Farther Along (song)
"Farther Along" is an American Southern gospel song of disputed authorship. The song deals with a Christian's dismay at the apparent prosperity of the wicked, when contrasted with the suffering of the righteous. The repeated theme is that, "farther along" (in Heaven, perhaps), the truth will be revealed.
There are several attributions for the authorship of this song. The oldest known print edition is in the 1911 hymnal Select Hymns for Christian Worship and General Gospel Service; its only attribution is "Arr. B. E. W.", referring to the hymnal editor Barney Elliott Warren.
In 1937 the Stamps-Baxter Music Company included the song in their Starlit Crown collection and several subsequent collections. The Stamps-Baxter version was set to a new musical arrangement by Gospel composer and publisher J. R. Baxter, and was initially credited "As sung by the Burnette Sisters". W. B. Stephens, a Church of God preacher, heard the song on the radio and contacted Stamps-Baxter claiming to be the author of the song. After further correspondence, Stamps-Baxter credited Stephens as the song's author in subsequent publications. Most versions of the song published today use the Stamps-Baxter arrangement and also credit Stephens as the song's author.
In 2008, a user named James Greer posted an alternative history of the song on Wikisource. He claimed that his grandfather, an itinerant preacher named W. A. Fletcher, wrote the song while travelling in the Indian Territories near the end of 1911. According to Greer, Fletcher wrote the song as a reflection of his sadness that he would not be present for the birth of his first-born child, as he felt his priorities were with his mission to the Indian Territories. J. R. Baxter was sitting next to Fletcher on the train, and was quite taken with the lyrics; he offered Fletcher $2.00 for them and then had them put to music. This version of the song's origin was copied to Wikipedia without further citation, and from there became commonly accepted across the Internet.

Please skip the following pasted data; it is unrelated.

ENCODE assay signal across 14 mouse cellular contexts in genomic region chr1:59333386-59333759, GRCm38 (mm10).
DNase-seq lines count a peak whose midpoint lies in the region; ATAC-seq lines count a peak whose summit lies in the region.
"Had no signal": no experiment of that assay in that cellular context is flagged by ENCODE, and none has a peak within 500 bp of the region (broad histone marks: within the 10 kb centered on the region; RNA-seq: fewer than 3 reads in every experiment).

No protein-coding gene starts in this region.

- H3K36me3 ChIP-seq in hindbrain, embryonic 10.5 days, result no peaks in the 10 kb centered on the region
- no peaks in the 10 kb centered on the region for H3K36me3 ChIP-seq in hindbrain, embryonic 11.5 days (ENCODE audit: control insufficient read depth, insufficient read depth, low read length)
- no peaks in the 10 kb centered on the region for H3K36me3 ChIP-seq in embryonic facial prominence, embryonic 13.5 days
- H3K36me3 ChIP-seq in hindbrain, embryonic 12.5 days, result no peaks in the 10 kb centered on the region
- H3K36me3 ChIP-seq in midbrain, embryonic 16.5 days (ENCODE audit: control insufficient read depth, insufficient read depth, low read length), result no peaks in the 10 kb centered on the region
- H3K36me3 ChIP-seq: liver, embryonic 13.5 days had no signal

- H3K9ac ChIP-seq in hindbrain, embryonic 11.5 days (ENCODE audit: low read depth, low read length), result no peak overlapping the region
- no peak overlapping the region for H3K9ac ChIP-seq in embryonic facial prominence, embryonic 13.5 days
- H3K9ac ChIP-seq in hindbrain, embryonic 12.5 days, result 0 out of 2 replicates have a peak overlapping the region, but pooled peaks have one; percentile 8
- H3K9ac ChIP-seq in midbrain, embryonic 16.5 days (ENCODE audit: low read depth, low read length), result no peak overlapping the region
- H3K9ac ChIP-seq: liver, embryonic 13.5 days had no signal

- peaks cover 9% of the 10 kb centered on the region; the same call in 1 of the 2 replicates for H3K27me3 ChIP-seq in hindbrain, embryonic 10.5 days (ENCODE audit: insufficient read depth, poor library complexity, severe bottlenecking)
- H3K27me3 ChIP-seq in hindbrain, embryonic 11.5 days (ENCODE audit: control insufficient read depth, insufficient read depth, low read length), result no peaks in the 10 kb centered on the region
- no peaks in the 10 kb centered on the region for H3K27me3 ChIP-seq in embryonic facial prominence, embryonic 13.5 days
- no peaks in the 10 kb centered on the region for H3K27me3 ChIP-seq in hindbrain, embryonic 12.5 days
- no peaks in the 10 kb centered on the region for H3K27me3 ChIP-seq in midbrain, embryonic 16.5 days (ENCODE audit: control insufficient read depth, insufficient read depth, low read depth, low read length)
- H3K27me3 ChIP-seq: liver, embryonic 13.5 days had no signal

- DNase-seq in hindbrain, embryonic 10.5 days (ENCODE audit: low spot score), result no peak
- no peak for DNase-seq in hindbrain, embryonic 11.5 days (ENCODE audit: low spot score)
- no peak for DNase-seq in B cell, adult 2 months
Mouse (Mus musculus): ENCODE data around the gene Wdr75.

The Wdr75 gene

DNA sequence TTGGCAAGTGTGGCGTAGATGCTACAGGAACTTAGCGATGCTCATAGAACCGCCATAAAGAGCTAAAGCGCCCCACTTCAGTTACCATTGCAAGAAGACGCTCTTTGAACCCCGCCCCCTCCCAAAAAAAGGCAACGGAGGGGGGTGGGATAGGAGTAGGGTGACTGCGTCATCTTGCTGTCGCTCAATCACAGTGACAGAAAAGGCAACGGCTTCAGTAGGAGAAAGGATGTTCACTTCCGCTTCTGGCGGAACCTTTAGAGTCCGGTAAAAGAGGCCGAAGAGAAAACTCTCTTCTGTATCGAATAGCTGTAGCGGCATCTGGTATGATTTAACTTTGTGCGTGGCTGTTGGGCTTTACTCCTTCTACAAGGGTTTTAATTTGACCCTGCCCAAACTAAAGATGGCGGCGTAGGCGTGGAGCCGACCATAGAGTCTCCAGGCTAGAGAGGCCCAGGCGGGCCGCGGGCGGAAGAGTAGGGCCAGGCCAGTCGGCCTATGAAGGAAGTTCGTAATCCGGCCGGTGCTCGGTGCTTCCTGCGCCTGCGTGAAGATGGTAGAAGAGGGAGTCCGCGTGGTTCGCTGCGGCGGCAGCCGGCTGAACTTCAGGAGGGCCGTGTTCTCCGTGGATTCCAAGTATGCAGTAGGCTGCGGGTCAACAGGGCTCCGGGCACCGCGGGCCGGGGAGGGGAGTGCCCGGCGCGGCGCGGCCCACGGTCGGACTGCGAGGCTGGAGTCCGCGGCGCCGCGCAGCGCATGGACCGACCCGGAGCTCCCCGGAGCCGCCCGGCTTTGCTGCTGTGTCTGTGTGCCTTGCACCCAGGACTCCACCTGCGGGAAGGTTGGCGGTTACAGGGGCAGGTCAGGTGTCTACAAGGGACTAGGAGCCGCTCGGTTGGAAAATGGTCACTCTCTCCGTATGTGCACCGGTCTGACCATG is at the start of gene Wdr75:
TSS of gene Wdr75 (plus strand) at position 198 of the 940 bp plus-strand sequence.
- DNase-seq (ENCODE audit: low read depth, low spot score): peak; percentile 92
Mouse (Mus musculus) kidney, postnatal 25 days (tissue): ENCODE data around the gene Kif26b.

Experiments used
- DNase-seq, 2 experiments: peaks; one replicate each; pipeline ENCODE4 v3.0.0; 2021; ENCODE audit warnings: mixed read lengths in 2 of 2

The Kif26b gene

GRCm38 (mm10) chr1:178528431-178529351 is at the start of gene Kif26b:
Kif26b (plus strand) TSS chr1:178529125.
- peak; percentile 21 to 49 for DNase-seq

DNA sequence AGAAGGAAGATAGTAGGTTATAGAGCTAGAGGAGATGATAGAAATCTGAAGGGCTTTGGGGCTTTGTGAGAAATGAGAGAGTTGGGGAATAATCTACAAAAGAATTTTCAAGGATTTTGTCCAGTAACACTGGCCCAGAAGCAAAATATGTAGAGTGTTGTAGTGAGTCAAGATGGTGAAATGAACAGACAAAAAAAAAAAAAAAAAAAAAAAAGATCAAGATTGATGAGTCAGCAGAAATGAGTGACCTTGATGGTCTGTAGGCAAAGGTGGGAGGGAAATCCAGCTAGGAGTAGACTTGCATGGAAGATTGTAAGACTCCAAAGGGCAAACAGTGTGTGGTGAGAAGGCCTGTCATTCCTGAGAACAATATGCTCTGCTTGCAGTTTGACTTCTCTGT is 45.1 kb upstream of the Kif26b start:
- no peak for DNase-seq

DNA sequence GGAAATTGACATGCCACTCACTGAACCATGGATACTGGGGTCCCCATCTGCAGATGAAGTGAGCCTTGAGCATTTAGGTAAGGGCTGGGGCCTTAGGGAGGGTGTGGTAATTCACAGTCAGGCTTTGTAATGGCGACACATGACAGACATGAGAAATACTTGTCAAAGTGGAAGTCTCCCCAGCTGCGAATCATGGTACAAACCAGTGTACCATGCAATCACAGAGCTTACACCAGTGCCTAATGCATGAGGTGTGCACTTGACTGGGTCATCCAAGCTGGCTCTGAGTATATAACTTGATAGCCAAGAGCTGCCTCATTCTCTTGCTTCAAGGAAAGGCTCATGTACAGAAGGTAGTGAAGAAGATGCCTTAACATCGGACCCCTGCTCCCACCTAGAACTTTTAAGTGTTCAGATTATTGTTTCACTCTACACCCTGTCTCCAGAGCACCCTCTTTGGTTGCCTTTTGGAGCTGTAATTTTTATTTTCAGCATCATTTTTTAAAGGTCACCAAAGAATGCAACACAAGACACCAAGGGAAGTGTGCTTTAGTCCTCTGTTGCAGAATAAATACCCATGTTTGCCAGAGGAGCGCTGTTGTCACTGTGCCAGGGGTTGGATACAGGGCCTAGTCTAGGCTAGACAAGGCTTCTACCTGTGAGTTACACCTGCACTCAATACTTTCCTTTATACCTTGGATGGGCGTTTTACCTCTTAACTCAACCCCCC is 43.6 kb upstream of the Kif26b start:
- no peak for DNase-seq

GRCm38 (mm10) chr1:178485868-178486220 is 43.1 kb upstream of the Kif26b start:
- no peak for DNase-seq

Other people who have been credited with authorship of the song include W. E. Lindsey (Eureka Sacred Carols, 1921) and W. P. Jay (Sing Out!, 1960s).
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"Farther Along" has been covered by numerous artists over the years, including The Flying Burrito Brothers, who recorded the song on their 1970 album Burrito Deluxe, The Byrds, who covered it as the title track of their 1971 album Farther Along, and Ike Turner, who rewrote the song as "Father Alone" and did a Grammy nominated solo performance on the Ike & Tina Turner album The Gospel According to Ike & Tina (1974). The song has also been recorded by Hank Williams, Glen Campbell, Pete Seeger, Roy Acuff, Johnny Cash, Sam Cooke, Elvis Presley, Mississippi John Hurt, Bill Anderson, Ellen McIlwaine, Smoking Popes, Josh Garrels, Brad Paisley and the Million Dollar Quartet among others. In 1987, Dolly Parton, Linda Ronstadt and Emmylou Harris recorded an arrangement by John Starling and Emmylou Harris for the album Trio. In 2009, Ronnie Milsap covered the song on his gospel album, Then Sings My Soul. In 2011, Josh Garrels re-arranged the song for his album Love & War & The Sea In Between.
- "Further Along". Select Hymns for Christian Worship and General Gospel Service. Anderson, IN: Gospel Trumpet. 1911.
- Hamrick, David Russell. "Farther Along". David's Hymn Blog. Retrieved 7 November 2017.
- Mark Roncace, Patrick Gray (2005). Teaching the Bible. Society of Biblical Literature. p. 231. ISBN 1-58983-171-3.
- Barkley, J. R. (12 May 1938). "Around about America". Moulton Weekly Tribune. p. 2.
- "Author:W. A. Fletcher". Wikisource. 14 November 2008.
- "Farther Along - List of Cover Versions". Allmusic. Archived from the original on November 8, 2009. Retrieved 2009-11-02.
- "Burrito Deluxe review". Allmusic. Retrieved 2009-11-02.
- Rogan, Johnny. (1998). The Byrds: Timeless Flight Revisited (2nd ed.). Rogan House. p. 330. ISBN 0-9529540-1-X.
- Grammy Awards 1975. awardsandshows.com. Retrieved 2015-04-11.
- The Gospel According To Ike & Tina. Allmusic. Retrieved 2015-04-11.
- "Farther Along - Josh Garrels". Bandcamp. Retrieved 2012-05-05.
|Wikisource has original text related to this article:|
- "Farther Along" - Lyrics